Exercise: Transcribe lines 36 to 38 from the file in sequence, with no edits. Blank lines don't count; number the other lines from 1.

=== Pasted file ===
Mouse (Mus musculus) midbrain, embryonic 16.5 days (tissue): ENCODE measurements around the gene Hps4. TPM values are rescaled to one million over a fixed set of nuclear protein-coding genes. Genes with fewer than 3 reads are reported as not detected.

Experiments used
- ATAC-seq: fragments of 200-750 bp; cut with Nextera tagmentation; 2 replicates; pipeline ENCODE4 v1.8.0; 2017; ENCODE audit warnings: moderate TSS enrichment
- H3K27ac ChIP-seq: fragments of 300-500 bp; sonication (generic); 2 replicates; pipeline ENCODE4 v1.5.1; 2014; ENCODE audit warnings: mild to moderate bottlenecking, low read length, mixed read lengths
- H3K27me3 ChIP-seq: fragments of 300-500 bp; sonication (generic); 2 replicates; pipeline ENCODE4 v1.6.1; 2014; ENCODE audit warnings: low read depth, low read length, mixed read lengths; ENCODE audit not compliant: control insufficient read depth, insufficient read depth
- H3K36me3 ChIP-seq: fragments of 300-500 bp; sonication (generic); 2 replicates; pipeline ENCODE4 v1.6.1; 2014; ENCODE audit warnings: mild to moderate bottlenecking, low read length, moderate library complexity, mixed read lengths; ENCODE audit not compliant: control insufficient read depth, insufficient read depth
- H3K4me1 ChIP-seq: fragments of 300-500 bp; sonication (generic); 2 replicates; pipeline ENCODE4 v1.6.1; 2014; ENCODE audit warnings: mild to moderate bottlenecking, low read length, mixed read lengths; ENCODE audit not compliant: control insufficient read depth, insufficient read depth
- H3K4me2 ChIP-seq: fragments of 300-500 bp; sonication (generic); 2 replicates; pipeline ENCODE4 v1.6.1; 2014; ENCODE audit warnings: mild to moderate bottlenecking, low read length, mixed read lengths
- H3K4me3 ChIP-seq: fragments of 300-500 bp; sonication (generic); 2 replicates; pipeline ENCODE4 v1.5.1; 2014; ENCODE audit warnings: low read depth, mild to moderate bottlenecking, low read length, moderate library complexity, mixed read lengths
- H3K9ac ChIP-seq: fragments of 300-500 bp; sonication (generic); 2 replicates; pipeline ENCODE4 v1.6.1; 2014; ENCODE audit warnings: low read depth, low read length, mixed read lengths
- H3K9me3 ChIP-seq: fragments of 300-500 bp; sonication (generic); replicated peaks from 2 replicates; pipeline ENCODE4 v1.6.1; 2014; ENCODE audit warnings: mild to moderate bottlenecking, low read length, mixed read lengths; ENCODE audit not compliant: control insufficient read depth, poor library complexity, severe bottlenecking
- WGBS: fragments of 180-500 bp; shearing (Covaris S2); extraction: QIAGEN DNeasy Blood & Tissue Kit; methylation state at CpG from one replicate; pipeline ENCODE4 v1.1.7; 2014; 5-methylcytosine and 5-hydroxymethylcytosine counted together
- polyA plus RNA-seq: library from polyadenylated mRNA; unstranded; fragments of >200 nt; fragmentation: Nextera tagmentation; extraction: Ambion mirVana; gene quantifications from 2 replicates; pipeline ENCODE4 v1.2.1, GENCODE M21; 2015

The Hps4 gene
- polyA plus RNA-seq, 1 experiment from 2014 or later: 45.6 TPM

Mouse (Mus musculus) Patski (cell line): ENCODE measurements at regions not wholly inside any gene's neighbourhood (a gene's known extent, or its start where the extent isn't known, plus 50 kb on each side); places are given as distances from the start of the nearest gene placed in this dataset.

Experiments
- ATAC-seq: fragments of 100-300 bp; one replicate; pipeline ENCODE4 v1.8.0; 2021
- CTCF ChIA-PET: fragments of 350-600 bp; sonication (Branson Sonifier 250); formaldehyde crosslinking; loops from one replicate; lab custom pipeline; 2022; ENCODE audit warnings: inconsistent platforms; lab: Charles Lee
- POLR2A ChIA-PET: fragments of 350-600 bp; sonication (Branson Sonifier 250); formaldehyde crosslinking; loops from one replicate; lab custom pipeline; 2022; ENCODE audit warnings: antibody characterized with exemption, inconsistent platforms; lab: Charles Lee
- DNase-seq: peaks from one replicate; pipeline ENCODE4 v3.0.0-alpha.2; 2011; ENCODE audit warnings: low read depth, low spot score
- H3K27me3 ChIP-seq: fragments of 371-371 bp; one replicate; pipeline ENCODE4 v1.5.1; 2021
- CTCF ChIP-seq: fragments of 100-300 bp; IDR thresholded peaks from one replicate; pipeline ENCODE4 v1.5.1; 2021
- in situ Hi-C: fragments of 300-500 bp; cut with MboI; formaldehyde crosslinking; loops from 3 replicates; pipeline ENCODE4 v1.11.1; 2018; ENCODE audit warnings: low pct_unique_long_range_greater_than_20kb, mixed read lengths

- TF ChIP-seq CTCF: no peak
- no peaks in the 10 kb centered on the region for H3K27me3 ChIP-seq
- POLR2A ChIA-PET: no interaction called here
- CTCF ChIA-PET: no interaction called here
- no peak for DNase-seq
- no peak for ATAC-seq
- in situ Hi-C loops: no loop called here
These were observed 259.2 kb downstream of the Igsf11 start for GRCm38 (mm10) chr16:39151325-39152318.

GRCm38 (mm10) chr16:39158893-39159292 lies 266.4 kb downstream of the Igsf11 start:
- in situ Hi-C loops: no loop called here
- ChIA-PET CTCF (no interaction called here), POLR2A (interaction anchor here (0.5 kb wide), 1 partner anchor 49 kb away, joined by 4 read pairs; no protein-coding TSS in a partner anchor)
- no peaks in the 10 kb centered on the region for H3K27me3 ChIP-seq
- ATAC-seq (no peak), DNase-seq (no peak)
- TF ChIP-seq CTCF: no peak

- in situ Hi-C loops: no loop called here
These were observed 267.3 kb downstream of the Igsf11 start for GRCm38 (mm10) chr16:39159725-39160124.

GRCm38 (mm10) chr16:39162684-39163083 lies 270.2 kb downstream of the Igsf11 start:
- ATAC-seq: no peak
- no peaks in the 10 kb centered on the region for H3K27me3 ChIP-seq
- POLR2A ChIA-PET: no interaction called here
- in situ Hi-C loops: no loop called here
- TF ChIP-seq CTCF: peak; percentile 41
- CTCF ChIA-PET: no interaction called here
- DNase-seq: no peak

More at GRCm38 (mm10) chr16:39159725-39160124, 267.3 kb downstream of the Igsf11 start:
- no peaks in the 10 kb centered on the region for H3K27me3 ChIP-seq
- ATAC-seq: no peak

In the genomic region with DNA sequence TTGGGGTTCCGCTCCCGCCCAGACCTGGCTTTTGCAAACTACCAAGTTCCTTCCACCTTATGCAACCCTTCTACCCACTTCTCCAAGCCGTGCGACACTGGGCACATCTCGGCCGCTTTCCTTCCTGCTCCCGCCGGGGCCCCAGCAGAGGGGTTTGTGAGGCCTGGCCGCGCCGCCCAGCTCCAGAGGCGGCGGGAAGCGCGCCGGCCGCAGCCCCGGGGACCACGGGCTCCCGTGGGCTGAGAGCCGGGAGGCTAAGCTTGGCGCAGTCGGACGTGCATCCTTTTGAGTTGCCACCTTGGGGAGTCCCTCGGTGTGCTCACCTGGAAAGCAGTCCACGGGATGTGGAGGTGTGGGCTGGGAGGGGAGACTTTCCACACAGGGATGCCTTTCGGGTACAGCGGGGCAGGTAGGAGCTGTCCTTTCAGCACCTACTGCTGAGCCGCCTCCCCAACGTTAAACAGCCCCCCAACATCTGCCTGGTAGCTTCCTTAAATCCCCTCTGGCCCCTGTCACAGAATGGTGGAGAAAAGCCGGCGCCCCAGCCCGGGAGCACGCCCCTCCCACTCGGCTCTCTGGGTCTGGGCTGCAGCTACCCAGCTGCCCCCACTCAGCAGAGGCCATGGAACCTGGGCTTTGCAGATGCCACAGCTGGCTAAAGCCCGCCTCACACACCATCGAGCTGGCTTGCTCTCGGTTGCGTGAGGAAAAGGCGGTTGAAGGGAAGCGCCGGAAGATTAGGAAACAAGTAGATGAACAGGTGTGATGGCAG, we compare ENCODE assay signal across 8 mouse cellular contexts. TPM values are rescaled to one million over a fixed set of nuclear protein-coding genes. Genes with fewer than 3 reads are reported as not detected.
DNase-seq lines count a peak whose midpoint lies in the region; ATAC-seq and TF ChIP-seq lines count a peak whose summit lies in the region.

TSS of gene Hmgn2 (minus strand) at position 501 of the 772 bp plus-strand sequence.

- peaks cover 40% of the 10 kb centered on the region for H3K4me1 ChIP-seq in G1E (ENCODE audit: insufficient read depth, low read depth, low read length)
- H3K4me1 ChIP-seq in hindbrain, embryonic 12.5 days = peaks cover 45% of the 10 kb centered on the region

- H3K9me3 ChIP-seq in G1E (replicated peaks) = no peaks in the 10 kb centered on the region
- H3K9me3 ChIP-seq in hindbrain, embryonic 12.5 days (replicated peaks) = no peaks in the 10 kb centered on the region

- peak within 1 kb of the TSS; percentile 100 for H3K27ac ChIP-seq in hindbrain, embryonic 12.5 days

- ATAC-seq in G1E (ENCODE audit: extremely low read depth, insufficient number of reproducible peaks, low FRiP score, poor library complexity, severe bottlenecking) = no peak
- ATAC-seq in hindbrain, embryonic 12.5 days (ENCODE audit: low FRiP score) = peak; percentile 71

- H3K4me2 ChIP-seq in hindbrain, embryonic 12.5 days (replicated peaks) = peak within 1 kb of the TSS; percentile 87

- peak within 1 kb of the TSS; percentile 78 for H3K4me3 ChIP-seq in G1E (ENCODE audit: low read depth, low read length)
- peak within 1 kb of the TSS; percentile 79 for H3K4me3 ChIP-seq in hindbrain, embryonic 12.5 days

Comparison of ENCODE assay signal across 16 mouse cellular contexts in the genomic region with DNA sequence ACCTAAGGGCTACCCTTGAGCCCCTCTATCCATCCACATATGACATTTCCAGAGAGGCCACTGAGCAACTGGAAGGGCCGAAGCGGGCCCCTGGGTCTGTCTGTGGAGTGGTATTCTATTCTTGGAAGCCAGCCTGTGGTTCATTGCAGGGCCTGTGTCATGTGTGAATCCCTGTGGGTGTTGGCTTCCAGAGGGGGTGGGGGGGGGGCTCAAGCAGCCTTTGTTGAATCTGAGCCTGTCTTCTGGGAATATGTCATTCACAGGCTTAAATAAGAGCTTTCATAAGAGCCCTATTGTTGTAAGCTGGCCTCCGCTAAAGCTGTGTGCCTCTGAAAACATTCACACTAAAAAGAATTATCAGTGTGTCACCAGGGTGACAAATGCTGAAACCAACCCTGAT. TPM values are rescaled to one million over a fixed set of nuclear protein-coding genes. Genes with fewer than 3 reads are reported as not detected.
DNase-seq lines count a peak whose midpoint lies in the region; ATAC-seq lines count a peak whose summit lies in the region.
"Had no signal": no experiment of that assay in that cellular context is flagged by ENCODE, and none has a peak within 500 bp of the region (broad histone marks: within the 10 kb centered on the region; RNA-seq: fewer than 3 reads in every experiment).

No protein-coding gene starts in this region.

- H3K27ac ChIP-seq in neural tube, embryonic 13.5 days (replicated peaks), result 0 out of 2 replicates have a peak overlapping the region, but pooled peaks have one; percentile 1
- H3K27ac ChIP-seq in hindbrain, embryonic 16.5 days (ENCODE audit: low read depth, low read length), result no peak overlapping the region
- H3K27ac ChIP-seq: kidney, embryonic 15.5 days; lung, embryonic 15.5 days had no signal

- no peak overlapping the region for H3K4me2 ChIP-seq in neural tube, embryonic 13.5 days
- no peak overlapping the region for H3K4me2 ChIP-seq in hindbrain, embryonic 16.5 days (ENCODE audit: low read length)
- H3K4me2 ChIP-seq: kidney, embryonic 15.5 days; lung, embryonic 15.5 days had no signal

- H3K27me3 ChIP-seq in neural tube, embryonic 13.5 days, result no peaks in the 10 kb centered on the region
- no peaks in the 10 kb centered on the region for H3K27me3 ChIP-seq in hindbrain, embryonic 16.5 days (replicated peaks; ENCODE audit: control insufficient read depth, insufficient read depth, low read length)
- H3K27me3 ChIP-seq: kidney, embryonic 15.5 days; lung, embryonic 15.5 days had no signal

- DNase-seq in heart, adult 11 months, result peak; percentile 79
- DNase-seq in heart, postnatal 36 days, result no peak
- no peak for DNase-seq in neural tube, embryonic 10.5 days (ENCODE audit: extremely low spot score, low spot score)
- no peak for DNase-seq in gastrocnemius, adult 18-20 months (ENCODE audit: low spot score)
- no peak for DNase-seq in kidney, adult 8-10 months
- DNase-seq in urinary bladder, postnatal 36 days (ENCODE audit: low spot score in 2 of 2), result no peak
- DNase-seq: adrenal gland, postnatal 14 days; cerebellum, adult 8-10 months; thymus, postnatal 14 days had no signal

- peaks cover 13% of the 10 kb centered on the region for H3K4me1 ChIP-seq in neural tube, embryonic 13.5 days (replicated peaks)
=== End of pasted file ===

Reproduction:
- no peaks in the 10 kb centered on the region for H3K27me3 ChIP-seq
- ATAC-seq (no peak), DNase-seq (no peak)
- TF ChIP-seq CTCF: no peak